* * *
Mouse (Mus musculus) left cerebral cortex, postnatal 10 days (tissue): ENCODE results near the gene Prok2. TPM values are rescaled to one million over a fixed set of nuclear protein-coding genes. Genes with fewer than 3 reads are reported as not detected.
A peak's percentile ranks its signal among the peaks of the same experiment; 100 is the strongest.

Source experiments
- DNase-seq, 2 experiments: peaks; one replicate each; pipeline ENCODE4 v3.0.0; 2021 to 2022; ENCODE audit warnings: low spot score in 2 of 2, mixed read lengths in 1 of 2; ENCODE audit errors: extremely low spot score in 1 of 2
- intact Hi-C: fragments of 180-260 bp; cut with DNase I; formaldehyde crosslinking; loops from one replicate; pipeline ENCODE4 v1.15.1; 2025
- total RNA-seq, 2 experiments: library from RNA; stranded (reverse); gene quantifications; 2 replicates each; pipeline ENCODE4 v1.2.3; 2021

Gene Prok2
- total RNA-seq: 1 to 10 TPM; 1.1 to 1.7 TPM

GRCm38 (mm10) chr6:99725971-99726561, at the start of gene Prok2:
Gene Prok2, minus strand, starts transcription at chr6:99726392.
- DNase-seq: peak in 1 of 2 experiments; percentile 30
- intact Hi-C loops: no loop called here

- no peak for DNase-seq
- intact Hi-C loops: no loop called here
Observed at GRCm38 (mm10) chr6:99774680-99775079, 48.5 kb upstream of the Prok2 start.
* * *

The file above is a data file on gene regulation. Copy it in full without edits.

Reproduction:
Mouse (Mus musculus) left cerebral cortex, postnatal 10 days (tissue): ENCODE results near the gene Prok2. TPM values are rescaled to one million over a fixed set of nuclear protein-coding genes. Genes with fewer than 3 reads are reported as not detected.
A peak's percentile ranks its signal among the peaks of the same experiment; 100 is the strongest.

Source experiments
- DNase-seq, 2 experiments: peaks; one replicate each; pipeline ENCODE4 v3.0.0; 2021 to 2022; ENCODE audit warnings: low spot score in 2 of 2, mixed read lengths in 1 of 2; ENCODE audit errors: extremely low spot score in 1 of 2
- intact Hi-C: fragments of 180-260 bp; cut with DNase I; formaldehyde crosslinking; loops from one replicate; pipeline ENCODE4 v1.15.1; 2025
- total RNA-seq, 2 experiments: library from RNA; stranded (reverse); gene quantifications; 2 replicates each; pipeline ENCODE4 v1.2.3; 2021

Gene Prok2
- total RNA-seq: 1 to 10 TPM; 1.1 to 1.7 TPM

GRCm38 (mm10) chr6:99725971-99726561, at the start of gene Prok2:
Gene Prok2, minus strand, starts transcription at chr6:99726392.
- DNase-seq: peak in 1 of 2 experiments; percentile 30
- intact Hi-C loops: no loop called here

- no peak for DNase-seq
- intact Hi-C loops: no loop called here
Observed at GRCm38 (mm10) chr6:99774680-99775079, 48.5 kb upstream of the Prok2 start.